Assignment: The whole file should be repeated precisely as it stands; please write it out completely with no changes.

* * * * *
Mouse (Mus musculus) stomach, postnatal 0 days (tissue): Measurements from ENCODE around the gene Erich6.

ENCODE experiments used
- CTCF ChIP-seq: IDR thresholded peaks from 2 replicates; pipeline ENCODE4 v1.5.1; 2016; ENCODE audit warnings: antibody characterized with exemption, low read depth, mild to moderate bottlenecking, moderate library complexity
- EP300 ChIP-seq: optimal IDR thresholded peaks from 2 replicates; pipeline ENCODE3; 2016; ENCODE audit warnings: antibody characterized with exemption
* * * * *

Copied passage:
Mouse (Mus musculus) stomach, postnatal 0 days (tissue): Measurements from ENCODE around the gene Erich6.

ENCODE experiments used
- CTCF ChIP-seq: IDR thresholded peaks from 2 replicates; pipeline ENCODE4 v1.5.1; 2016; ENCODE audit warnings: antibody characterized with exemption, low read depth, mild to moderate bottlenecking, moderate library complexity
- EP300 ChIP-seq: optimal IDR thresholded peaks from 2 replicates; pipeline ENCODE3; 2016; ENCODE audit warnings: antibody characterized with exemption